Gravitas and Grace at CBS

Correspondents old enough to collect Social Security do not usually top the list of candidates when network executives look for new anchors for their flagship evening news broadcasts.

So it's noteworthy that CBS News announced last week that its Washington correspondent and "Face the Nation" host Bob Schieffer will move into the anchor chair at "The CBS Evening News." He'll take over temporarily when Dan Rather signs off for the final time March 9.

Anchors matter because network evening news broadcasts remain an important source of information for millions of Americans despite slumping ratings in recent years. The CBS Evening News is seen by some 7.5 million viewers a night.

The qualities an anchor brings are important both in helping shape the content of the broadcast and in relaying the day's information to viewers in an appealing way. Mr. Schieffer brings 36 years of network reporting experience, in-depth knowledge of the world and Washington, an ego that is remarkably well controlled, and a gentle, whimsical sense of humor. Non-CBS viewers caught a hint of all this when Schieffer moderated one of last year's presidential debates.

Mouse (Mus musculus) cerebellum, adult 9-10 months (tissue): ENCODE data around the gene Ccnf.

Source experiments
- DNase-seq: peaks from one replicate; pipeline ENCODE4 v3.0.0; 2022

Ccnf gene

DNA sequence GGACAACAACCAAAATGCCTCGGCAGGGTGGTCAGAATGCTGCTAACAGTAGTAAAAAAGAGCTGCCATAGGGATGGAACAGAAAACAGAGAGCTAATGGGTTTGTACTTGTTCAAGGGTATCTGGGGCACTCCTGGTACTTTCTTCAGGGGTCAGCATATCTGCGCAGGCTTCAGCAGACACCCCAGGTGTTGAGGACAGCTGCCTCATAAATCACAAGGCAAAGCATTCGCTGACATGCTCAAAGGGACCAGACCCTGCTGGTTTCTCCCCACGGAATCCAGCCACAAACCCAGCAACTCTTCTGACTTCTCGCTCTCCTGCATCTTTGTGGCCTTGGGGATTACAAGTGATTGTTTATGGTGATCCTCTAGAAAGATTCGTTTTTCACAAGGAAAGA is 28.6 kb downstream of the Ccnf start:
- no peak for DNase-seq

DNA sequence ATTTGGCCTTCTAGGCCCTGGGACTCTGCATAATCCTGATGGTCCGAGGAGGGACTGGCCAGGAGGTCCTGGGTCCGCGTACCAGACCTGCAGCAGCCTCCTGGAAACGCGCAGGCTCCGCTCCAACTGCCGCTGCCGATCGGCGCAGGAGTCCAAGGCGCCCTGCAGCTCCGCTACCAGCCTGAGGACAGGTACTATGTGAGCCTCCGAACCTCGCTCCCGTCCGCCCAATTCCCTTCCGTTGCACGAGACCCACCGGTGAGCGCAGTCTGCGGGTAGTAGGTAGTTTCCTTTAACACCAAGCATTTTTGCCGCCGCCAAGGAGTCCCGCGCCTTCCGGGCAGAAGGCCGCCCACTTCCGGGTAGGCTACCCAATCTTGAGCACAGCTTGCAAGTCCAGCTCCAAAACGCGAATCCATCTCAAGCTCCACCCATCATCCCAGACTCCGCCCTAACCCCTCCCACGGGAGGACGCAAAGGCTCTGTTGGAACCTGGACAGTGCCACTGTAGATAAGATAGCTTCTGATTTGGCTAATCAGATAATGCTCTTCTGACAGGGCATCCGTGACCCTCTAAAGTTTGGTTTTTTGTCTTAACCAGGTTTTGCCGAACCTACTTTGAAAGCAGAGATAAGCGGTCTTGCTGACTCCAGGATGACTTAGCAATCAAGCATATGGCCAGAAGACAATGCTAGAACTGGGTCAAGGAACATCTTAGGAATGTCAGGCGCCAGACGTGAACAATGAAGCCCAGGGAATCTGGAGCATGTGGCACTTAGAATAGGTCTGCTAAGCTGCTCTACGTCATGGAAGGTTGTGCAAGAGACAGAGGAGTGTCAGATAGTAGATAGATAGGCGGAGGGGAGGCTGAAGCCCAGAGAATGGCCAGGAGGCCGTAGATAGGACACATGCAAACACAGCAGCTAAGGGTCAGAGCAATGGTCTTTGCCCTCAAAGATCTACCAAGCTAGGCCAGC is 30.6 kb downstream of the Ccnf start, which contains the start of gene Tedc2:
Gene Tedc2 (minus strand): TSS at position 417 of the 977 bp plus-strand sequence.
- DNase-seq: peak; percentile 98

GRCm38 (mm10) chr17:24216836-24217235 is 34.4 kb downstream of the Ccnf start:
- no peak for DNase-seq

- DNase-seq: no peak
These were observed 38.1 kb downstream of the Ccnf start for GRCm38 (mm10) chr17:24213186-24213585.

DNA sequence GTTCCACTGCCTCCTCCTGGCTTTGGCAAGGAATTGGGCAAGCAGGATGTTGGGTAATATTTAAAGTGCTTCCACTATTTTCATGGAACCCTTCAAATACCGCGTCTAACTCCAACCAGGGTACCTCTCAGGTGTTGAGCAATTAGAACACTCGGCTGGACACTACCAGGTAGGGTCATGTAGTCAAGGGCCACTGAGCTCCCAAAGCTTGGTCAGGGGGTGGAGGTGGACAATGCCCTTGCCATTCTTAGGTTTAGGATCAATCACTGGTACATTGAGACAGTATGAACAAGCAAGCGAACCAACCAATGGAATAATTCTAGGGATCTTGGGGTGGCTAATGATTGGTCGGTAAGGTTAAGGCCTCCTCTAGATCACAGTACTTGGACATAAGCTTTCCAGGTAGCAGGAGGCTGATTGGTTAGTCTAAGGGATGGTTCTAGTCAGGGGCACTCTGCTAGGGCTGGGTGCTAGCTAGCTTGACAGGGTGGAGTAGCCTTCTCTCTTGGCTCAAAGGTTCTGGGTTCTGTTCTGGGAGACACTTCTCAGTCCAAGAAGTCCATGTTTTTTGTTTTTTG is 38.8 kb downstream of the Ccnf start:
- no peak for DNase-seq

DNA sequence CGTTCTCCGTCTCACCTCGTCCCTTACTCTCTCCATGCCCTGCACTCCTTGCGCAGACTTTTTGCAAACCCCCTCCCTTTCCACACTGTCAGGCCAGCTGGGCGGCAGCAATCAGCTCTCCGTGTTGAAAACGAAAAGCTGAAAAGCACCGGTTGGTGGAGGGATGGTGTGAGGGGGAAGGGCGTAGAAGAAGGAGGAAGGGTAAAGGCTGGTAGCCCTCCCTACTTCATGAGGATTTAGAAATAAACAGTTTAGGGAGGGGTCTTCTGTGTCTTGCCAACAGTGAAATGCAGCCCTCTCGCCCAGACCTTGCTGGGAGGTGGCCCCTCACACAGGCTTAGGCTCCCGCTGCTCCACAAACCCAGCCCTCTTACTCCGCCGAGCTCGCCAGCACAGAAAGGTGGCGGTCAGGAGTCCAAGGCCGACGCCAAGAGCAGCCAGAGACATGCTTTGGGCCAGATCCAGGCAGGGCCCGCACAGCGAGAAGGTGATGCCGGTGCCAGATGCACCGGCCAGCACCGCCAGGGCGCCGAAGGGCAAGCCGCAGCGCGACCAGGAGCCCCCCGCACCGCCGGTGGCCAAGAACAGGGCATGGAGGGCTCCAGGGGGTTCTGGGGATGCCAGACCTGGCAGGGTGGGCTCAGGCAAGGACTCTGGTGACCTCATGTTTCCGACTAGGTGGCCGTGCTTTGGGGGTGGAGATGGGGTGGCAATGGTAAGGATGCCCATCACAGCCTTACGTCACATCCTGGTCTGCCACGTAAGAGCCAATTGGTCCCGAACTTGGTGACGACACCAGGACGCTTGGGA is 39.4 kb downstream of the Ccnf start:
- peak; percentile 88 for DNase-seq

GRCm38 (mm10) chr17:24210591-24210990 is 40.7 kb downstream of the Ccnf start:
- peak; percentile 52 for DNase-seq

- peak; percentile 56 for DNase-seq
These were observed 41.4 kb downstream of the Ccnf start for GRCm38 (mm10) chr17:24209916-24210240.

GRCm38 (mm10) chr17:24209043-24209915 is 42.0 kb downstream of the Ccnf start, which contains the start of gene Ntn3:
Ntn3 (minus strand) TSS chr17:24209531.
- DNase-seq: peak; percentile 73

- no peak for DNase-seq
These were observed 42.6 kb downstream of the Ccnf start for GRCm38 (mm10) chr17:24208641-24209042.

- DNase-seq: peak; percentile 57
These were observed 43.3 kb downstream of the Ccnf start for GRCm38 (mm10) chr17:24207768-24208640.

CBS has been going through rough seas in the wake of a deeply flawed "60 Minutes Wednesday" report on President Bush's National Guard service.

As part of rebuilding its news division's credibility, CBS management should carefully consider what the network would gain - and lose - in replacing Schieffer with someone who brings less substantial experience. In an era when public trust in the media in general is lacking, Schieffer's depth and demeanor set a high standard.

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